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EKSTASE

EKSTASE:  Approaching ecstasy with Whim W’Him

 

In a highly-anticipated collaboration with Whim W’Him, Saint Helens String Quartet, and the Intiman Theatre, The Esoterics is excited to present the world premiere of Approaching ecstasy, a concert-length dance collaboration based on the life and poetry of the Alexandrian poet Constantine Cavafy.  This new 90-minute work, which was composed and will be conducted by Founding Director Eric Banks, will be sung by 40 voices of The Esoterics, accompanied by the Saint Helens String Quartet and harpist Melissa Achten.  Approaching ecstasy will feature 7 dancers from Whim W’Him, choreographed by founding director Olivier Wevers, and Casey Curran’s innovative set design will set the stage of Seattle’s Intiman Theatre into perpetual motion.

The seeds for this collaboration were planted in the summer of 2008, when Banks traveled to Egypt, and while in Alexandria, visited the home of his favorite poet, Constantine Cavafy (1863-1933).  Upon his return to Seattle, Eric met Olivier (who was then still dancing at Pacific Northwest Ballet, before he founded Whim W’Him), and shared a number of Cavafy’s poems with him.  Cavafy’s work immediately appealed to both, and inspired them to create this collaborative piece around the life and work of the poet.

In Approaching ecstasy, Banks has set eighteen of Cavafy’s poems –  in both the original Greek, and in his own English translation.  These poems describe Cavafy’s secret life as a gay man living in Egypt a century ago.  The poems that Banks chose are vivid portraits of his lovers as well as his friends, “expressions of fear, hope, remembered love, and excruciating beauty.”  Cavafy’s verses are clandestine, courageous, intensely intimate, and inspire hope for the openness of a future society. After choosing the poems and winning a Seattle City Artist Award to compose this work, Banks began to compose Approaching ecstasy last May, and finished the score in January.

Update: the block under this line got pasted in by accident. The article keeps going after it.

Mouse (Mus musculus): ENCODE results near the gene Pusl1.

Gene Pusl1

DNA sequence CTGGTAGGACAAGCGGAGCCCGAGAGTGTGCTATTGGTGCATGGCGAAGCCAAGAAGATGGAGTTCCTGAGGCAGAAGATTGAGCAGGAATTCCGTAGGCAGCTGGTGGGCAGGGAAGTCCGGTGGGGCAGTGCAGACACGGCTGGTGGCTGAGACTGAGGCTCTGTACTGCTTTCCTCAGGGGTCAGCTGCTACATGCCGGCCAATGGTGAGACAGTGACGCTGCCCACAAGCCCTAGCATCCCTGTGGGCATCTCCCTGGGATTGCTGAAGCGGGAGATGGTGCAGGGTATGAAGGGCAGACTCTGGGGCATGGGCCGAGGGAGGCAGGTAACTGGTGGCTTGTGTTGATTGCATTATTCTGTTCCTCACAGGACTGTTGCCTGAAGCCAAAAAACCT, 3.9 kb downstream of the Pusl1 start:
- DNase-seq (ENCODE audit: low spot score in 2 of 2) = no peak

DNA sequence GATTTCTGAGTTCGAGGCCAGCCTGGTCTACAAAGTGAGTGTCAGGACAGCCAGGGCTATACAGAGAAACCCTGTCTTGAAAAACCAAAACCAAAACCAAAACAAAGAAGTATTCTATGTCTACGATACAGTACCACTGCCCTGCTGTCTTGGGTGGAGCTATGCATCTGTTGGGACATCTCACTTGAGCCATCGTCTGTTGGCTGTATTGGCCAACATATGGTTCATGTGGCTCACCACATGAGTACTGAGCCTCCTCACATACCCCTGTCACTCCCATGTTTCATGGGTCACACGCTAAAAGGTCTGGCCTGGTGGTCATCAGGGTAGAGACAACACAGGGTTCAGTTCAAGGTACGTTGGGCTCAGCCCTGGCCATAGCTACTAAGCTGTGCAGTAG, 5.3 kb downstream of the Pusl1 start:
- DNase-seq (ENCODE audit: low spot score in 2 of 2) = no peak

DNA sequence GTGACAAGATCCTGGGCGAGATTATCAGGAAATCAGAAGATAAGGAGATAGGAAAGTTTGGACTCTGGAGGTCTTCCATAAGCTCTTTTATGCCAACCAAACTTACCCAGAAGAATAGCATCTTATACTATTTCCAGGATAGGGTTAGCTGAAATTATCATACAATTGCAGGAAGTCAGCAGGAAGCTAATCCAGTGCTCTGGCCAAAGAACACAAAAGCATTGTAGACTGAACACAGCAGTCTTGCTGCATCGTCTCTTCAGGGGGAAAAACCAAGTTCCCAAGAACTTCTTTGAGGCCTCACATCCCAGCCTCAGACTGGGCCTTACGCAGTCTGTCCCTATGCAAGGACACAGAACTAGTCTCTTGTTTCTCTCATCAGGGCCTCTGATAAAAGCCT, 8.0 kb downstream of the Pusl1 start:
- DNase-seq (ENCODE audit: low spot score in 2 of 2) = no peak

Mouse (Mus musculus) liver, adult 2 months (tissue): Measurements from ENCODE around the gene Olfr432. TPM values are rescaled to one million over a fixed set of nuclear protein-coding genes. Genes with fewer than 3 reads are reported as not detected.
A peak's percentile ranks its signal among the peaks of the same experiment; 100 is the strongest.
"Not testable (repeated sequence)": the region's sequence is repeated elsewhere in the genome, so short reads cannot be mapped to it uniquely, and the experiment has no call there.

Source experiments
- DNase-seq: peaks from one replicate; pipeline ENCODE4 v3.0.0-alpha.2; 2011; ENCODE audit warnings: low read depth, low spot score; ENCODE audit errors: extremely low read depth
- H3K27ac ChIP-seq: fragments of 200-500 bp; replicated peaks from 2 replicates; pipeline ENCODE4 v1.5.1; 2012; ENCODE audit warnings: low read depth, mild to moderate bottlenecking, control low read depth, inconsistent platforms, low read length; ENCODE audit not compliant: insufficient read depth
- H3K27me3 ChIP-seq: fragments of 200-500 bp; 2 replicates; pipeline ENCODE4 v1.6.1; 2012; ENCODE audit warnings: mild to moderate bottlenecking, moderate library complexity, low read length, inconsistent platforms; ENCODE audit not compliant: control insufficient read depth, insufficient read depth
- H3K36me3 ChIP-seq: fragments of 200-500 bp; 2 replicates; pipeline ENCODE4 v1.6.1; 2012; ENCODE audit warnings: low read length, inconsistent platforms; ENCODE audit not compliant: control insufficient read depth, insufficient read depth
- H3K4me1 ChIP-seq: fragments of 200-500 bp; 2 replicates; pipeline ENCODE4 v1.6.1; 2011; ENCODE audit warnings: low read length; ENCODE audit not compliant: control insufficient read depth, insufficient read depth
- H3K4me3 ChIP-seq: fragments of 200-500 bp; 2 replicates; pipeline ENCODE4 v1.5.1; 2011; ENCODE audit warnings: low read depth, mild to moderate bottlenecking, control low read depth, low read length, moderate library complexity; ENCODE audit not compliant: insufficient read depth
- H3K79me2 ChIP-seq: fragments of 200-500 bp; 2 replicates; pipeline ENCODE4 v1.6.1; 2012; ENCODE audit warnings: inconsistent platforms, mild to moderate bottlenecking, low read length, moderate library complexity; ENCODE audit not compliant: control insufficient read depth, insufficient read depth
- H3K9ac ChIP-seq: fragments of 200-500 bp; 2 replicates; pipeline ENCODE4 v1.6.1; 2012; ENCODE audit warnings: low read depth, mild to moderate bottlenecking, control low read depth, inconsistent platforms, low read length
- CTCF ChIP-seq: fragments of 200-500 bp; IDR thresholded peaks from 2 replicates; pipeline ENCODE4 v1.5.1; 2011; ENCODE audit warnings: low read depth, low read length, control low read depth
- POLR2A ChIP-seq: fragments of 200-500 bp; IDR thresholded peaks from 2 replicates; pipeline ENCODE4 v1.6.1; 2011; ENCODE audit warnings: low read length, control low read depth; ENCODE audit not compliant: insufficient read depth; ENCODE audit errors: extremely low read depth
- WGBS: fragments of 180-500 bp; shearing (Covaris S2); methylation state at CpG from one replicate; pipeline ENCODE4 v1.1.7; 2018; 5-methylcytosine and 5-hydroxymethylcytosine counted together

Wevers’ choreography will interpret the sensuality and sincerity of the poet’s desire, as well as express the frustration, danger, and oppression that Cavafy must have experienced in his daily life.  The Esoterics will be singing in alternating Greek and English, with both instruments and a cappella, in ensembles that range from a quartet of singers to the entire choral complement of 40.  Banks’ score incorporates North African musical influences (including Egyptian maqamat and muwashahat –  scales and rhythmic patterns) in juxtaposition with Western musical elements –  to represent the cultural confluences of Alexandria at the turn of the last century.

Banks and Wevers have striven to create a work that will break the mold on contemporary dance and choral performance.  Whim W’Him and The Esoterics are honored that this premiere will be included in Seattle Center’s “The Next 50” celebration.

 

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